Greatly influenced by a third century neoplatonist philosopher, Plotinus, “The Over-Soul” explicates one of Emerson’s essential ideas, one on which his entire thought is based. Beginning with an approval of a life based on hope, Emerson posits the idea of unity or “Over-Soul” as the metaphysical basis for the existence of everything. According to him, the Over-Soul is a perfect self-sufficing universal force, the origin of which is unknown and the essence of which is characterized through wisdom, virtue, power, and beauty, giving sustenance to all objects. Maintained by this force, all objects are thus self-sufficient in every moment of their existence, having no need to concern themselves with the future. With no hearkening back to the past and no anticipation of the future, the meaning of one’s ever-progressive life simply exists in the “here and now.”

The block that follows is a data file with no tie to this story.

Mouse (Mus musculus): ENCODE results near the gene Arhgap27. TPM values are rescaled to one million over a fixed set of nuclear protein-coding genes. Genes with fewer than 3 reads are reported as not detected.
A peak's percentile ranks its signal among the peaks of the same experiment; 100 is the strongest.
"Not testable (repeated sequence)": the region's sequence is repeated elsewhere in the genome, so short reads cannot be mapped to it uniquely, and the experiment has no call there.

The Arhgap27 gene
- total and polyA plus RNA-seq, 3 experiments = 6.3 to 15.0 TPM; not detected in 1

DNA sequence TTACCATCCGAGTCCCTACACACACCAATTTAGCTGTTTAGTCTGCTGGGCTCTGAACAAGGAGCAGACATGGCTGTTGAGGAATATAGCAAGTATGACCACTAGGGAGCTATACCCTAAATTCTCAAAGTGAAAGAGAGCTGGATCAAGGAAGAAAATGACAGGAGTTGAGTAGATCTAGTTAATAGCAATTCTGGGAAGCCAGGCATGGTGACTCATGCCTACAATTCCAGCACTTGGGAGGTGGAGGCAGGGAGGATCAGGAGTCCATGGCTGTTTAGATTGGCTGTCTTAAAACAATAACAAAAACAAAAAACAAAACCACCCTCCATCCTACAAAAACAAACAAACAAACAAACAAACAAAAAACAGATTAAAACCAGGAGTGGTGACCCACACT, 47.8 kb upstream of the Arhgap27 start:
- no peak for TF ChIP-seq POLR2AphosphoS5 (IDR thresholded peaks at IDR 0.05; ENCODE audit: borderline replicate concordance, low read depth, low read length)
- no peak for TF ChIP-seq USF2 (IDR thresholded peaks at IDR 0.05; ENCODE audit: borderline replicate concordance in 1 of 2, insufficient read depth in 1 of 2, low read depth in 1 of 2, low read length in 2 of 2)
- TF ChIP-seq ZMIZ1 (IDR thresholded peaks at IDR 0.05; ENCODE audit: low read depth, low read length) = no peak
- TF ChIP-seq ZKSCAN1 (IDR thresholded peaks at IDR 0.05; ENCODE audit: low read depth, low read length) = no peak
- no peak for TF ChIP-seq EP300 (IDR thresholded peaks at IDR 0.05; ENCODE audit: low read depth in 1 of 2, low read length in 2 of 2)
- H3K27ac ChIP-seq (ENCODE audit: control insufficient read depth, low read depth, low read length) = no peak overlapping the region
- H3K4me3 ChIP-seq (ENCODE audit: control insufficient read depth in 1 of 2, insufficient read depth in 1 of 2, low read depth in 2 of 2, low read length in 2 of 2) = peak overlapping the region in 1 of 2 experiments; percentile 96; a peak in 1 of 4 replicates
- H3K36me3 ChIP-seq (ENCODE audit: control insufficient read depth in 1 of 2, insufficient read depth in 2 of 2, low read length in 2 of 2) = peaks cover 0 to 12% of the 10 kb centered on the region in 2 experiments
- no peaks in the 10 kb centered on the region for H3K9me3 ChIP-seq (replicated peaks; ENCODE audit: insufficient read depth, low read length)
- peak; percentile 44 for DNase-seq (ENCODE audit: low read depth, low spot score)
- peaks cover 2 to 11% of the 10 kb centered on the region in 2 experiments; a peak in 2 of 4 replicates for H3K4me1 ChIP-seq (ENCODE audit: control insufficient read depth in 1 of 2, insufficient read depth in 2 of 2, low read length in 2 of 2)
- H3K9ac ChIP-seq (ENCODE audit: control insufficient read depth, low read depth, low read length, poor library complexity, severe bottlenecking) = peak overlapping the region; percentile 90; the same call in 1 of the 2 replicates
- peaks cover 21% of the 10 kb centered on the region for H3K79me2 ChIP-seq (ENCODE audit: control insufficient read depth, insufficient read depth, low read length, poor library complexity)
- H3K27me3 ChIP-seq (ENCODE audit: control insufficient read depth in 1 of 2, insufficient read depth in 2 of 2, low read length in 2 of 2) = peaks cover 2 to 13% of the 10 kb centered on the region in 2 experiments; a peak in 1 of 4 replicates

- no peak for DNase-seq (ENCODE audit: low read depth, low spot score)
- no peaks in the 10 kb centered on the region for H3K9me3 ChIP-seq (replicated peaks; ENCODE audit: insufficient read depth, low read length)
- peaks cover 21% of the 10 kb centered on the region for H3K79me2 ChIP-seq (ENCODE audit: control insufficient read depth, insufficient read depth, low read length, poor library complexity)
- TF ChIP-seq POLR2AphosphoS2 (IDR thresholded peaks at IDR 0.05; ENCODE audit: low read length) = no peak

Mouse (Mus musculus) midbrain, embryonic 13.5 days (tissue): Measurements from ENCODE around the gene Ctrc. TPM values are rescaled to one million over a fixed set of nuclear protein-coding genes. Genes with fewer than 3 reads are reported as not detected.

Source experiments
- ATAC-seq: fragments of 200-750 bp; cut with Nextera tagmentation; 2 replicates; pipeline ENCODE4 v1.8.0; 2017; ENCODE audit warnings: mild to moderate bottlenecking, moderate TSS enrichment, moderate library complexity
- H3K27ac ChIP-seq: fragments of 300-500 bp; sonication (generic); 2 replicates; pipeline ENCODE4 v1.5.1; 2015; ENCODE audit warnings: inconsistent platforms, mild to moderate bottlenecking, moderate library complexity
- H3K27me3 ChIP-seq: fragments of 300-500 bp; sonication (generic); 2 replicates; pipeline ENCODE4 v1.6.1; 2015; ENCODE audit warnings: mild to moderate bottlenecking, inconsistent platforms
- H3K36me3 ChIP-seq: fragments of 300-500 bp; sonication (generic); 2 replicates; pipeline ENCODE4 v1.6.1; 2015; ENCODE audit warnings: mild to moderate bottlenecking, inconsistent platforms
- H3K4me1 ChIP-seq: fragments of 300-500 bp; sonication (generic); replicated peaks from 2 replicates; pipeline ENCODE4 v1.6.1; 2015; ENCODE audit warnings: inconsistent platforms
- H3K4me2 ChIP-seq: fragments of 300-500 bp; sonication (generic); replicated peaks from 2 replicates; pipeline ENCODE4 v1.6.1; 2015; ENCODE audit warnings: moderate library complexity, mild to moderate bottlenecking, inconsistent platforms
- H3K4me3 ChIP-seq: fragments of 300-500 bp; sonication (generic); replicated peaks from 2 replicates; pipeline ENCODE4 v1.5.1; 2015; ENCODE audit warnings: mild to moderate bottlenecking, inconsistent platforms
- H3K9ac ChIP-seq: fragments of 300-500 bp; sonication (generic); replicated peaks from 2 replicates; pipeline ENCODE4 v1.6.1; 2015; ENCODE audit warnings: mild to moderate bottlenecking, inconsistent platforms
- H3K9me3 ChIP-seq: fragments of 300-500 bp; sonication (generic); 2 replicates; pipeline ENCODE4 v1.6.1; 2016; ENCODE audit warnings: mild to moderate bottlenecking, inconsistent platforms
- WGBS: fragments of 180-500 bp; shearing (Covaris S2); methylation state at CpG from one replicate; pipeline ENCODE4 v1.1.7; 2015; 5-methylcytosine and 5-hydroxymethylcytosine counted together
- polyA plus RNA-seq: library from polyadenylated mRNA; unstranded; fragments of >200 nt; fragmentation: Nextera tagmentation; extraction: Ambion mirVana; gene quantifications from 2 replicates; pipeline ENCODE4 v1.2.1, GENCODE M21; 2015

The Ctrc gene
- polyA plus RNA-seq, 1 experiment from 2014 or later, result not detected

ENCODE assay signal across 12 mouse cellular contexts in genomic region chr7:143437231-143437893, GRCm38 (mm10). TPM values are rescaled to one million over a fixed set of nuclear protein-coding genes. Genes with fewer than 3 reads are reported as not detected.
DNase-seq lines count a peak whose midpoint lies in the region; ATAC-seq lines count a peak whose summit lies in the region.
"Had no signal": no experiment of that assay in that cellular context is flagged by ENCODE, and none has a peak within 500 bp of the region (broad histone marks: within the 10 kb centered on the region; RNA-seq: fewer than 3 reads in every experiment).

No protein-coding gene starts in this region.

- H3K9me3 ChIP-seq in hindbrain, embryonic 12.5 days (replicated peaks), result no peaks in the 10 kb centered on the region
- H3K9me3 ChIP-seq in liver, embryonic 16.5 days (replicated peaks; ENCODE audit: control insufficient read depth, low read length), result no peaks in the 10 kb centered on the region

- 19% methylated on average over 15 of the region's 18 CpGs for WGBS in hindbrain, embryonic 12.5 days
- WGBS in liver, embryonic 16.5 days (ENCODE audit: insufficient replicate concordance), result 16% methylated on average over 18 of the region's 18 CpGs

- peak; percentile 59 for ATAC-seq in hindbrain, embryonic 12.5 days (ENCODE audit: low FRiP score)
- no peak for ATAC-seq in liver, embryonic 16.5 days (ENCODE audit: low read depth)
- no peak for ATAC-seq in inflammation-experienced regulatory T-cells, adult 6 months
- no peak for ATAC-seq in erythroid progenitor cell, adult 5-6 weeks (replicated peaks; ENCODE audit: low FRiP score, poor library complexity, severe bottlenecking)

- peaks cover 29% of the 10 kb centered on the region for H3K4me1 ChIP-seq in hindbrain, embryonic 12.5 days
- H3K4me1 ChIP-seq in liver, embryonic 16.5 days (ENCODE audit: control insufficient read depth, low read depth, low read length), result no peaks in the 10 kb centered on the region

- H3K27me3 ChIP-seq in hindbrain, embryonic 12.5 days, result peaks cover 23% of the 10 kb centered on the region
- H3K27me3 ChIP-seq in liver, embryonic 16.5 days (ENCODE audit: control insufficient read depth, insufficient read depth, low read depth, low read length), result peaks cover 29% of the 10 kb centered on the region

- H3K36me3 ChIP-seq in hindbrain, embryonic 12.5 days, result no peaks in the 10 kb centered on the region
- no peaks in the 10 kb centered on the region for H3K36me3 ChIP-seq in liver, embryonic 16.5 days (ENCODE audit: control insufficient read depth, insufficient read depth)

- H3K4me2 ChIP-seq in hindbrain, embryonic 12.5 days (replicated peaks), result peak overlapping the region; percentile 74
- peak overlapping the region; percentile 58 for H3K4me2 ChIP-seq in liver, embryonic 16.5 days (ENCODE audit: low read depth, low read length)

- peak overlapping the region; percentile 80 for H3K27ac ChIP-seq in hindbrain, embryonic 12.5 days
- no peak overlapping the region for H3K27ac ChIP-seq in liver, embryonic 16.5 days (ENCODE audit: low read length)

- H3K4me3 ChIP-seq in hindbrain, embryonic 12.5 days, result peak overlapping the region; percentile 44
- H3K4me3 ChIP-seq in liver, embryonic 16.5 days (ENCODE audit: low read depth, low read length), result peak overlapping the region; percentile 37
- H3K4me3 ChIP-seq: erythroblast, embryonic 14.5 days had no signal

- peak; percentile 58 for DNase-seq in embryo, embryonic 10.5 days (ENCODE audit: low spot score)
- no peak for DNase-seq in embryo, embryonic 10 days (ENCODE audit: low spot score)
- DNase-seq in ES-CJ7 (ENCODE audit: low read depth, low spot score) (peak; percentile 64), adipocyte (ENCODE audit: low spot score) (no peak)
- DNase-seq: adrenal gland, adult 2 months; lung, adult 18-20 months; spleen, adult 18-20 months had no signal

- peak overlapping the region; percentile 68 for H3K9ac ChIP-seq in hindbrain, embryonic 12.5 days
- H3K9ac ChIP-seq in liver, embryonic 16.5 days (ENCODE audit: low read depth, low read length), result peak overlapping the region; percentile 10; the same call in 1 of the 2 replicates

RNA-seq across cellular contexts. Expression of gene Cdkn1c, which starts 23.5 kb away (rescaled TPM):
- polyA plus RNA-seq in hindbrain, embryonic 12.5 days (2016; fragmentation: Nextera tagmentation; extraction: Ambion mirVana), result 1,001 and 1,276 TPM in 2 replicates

Because of the unifying power of the Over-Soul, differences between objects can be eradicated: “The act of seeing and the thing seen, the seer and the spectacle, the subject and the object, are one.” In explaining the nature of this universal spirit, Emerson makes a distinction between the natural self—the body and its faculties—and the transcendental spirit residing in each individual and animating the natural self. This transcendental spirit, he emphasizes, cannot be defined by the intellect; it can be detected only with the intuition. A child, who acts according to instinct, is...
(The entire section is 579 words.)